Pierre d 'Avesn
Most famous iconic Art Deco vase by Pierre d 'Avesn. This execution in black sained and polished glass with sepia patina, is the most sought after.
Collection Brittany, France
Pierre d'Avesn, pseudonym of Pierre Girre (France, 1901-1990)
Pierre d'Avesn joined René Lalique at the age of 14. There he learned the technique of glass casting in moulds, a technique that René Lalique had developed. In the same period he also studied at the École Nationale Supérieure des Arts Décoratifs, where he was a student of François Décorchemont.
Pierre d'Avesn stays with Lalique for 12 years, during which time he was also allowed to design a number of well-known art deco pieces, such as the famous 'Serpent' vase from 1925. However, he was not allowed to put his name on the vase .
In 1926 he decided to leave René Lalique and had his own designs executed by Cristallerie de Saint-Remy. Nevertheless, in 1927 he decided to work for Daum. Paul Daum had just taken over the Croismare factory and wanted to make pressed art deco glass from pressed glass. (Verrerie d'Art Loraine). Actually a cheaper line than the more prestigious Daum glass and more in the style of Lalique, intended for the luxury department stores and the American market. Pierre d'Avesn was put in charge of production and design. The glass (lamps, vases and utensils) was signed under various names 'Val', 'Lorain' or 'Verreries de Belle-Etoile'. But he had learned from his experiences at Lalique and was allowed to sign his own key designs with his own name. It is said that Pierre d'Avesn only signed the more important pieces in full with P. d'Avesn, France. Already in 1932 the factory had to close because of the enormous crisis that also reached Europe from the US, there are also sources that mention 1936.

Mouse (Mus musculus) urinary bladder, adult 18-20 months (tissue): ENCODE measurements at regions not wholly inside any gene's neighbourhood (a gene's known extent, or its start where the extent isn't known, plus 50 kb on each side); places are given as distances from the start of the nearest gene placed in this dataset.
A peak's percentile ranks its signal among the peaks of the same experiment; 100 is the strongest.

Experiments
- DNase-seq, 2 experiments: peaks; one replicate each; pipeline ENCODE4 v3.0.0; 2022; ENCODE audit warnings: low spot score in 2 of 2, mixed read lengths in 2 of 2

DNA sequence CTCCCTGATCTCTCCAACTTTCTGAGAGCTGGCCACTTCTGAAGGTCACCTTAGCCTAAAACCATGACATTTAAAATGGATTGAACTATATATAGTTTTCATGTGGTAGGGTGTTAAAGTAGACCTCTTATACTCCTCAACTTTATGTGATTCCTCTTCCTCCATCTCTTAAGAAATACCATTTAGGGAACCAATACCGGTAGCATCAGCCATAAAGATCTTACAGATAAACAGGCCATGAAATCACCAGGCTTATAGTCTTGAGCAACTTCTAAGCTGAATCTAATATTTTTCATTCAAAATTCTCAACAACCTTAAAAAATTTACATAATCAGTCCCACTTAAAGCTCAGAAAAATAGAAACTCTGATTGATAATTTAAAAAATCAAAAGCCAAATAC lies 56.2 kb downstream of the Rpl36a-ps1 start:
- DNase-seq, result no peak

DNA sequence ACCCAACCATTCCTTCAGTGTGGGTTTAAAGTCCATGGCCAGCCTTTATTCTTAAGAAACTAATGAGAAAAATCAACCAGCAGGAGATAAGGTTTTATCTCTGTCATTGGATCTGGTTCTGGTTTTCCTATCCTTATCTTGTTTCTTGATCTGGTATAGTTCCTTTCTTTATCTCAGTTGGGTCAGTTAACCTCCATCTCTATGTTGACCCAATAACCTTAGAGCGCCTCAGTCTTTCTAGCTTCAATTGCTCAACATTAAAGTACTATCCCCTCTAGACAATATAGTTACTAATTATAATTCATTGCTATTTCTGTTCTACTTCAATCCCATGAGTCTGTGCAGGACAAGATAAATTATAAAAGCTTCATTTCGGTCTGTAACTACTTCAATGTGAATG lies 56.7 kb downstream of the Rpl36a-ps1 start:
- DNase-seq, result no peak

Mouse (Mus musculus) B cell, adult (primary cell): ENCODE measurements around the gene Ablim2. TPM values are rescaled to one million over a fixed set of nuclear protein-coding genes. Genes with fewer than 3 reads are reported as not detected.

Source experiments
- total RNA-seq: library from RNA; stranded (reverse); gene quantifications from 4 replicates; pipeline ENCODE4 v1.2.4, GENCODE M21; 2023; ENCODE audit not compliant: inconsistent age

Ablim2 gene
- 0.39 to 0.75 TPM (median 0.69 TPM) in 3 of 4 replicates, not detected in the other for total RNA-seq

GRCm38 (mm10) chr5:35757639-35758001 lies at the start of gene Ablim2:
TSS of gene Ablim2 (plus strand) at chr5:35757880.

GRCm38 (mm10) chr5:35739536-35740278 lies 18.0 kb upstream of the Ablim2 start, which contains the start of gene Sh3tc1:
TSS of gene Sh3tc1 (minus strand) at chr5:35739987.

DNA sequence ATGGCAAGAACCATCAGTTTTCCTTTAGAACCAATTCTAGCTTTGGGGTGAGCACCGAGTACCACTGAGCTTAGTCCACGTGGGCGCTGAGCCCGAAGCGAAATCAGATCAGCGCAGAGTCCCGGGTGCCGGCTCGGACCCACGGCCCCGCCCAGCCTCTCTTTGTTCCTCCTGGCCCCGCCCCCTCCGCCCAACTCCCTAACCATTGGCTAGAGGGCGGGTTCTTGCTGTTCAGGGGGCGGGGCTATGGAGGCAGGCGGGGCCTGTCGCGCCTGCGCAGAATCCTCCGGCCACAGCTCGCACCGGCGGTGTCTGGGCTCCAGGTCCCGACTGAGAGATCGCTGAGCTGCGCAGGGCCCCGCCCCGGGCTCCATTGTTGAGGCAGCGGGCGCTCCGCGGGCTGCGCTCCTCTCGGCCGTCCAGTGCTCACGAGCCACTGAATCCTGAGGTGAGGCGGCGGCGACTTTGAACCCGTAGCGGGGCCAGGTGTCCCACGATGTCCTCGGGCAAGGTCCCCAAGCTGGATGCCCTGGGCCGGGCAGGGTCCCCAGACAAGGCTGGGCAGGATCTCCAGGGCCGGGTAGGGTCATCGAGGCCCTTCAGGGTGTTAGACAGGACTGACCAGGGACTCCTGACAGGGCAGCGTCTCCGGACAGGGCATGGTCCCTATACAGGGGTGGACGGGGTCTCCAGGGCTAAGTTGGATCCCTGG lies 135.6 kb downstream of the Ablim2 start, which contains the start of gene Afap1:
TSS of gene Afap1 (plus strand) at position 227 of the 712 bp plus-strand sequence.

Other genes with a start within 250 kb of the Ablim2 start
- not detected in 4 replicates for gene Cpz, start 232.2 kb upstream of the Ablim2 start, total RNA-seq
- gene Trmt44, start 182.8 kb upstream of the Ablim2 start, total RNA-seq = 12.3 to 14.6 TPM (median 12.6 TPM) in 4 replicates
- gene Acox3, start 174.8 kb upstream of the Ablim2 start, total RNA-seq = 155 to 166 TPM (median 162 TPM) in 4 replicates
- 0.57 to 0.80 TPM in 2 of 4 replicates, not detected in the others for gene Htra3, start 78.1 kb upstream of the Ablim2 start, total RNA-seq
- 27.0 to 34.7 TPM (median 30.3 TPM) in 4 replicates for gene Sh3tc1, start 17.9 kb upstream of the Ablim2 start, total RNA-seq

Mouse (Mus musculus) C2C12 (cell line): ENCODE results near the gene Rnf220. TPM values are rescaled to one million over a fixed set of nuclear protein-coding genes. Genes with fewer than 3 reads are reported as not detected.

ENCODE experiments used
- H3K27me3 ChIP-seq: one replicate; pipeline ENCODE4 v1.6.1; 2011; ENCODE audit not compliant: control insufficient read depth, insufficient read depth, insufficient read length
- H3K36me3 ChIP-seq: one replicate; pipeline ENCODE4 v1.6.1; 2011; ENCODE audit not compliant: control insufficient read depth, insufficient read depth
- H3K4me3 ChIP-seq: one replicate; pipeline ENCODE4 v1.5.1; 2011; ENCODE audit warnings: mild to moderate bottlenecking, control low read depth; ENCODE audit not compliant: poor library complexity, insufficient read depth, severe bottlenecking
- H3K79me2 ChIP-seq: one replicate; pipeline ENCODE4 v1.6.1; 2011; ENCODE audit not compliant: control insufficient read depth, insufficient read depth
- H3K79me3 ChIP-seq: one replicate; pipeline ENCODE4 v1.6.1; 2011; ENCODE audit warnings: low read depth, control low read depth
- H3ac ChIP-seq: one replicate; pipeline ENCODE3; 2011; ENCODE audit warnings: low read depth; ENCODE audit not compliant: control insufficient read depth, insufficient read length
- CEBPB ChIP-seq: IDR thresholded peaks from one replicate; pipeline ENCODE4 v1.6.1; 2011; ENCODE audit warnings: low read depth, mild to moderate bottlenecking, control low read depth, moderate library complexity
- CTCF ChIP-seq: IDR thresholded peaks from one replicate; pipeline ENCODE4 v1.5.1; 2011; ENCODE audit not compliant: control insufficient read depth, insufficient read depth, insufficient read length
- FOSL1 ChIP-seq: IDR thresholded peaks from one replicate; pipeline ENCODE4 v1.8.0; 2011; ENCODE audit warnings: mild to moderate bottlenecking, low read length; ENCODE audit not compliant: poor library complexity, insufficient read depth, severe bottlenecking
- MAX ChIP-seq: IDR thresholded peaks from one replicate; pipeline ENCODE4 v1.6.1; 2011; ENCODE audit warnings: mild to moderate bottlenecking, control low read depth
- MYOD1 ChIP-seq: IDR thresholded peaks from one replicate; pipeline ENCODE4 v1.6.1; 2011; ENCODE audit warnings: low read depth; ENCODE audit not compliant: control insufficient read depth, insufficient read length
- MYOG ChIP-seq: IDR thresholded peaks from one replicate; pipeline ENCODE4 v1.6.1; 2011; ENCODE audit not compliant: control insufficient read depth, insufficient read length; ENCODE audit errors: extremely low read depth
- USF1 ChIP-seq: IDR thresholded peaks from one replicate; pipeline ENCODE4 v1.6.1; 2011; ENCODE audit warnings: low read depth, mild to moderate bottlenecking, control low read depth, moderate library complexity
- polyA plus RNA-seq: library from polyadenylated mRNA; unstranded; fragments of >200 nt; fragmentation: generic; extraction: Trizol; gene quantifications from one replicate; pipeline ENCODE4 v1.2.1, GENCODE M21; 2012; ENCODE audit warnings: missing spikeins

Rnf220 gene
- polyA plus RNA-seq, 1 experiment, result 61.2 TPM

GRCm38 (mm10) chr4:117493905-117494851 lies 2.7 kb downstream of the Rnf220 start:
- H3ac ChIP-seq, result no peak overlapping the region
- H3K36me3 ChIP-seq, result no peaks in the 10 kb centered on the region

Pierre d'Avesn then worked for Verlys for a few more years, until the outbreak of WWII. He also continued to create his own designs, which he had produced by Choisy-le-Roi. He also started working there in 1945, and in 1949 the company was taken over by Sèvres. He continued to work there until a late age, still using the old glass techniques. He sometimes also made use of the old pre-war molds, but also designed contemporary glass. Choisy-le-Roi was a company that originally made molds for artists' own designs, they also made glass for Etling and Hunebelle in the 1930s.